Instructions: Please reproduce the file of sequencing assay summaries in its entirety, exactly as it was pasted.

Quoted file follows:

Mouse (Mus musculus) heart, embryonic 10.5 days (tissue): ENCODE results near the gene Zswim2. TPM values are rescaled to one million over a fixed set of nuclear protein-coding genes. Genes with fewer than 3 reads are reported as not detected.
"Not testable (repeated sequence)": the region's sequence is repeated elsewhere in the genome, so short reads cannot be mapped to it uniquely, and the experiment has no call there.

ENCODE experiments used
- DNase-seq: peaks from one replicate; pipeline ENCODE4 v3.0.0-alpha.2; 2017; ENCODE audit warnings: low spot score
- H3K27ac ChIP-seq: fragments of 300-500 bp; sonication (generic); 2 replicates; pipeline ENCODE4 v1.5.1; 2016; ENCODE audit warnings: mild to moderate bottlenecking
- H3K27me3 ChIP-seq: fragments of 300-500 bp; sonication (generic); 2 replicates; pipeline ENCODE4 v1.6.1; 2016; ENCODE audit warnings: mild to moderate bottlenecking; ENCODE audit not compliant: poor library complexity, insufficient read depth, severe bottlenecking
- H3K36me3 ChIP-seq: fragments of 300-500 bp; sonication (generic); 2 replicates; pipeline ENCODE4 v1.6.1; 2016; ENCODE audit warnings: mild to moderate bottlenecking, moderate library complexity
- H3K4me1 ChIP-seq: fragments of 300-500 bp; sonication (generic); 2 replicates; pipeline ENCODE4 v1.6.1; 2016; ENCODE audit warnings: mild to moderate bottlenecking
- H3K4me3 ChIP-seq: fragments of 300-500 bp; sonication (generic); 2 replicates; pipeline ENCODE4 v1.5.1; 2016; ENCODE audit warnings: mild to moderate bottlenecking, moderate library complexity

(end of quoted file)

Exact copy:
Mouse (Mus musculus) heart, embryonic 10.5 days (tissue): ENCODE results near the gene Zswim2. TPM values are rescaled to one million over a fixed set of nuclear protein-coding genes. Genes with fewer than 3 reads are reported as not detected.
"Not testable (repeated sequence)": the region's sequence is repeated elsewhere in the genome, so short reads cannot be mapped to it uniquely, and the experiment has no call there.

ENCODE experiments used
- DNase-seq: peaks from one replicate; pipeline ENCODE4 v3.0.0-alpha.2; 2017; ENCODE audit warnings: low spot score
- H3K27ac ChIP-seq: fragments of 300-500 bp; sonication (generic); 2 replicates; pipeline ENCODE4 v1.5.1; 2016; ENCODE audit warnings: mild to moderate bottlenecking
- H3K27me3 ChIP-seq: fragments of 300-500 bp; sonication (generic); 2 replicates; pipeline ENCODE4 v1.6.1; 2016; ENCODE audit warnings: mild to moderate bottlenecking; ENCODE audit not compliant: poor library complexity, insufficient read depth, severe bottlenecking
- H3K36me3 ChIP-seq: fragments of 300-500 bp; sonication (generic); 2 replicates; pipeline ENCODE4 v1.6.1; 2016; ENCODE audit warnings: mild to moderate bottlenecking, moderate library complexity
- H3K4me1 ChIP-seq: fragments of 300-500 bp; sonication (generic); 2 replicates; pipeline ENCODE4 v1.6.1; 2016; ENCODE audit warnings: mild to moderate bottlenecking
- H3K4me3 ChIP-seq: fragments of 300-500 bp; sonication (generic); 2 replicates; pipeline ENCODE4 v1.5.1; 2016; ENCODE audit warnings: mild to moderate bottlenecking, moderate library complexity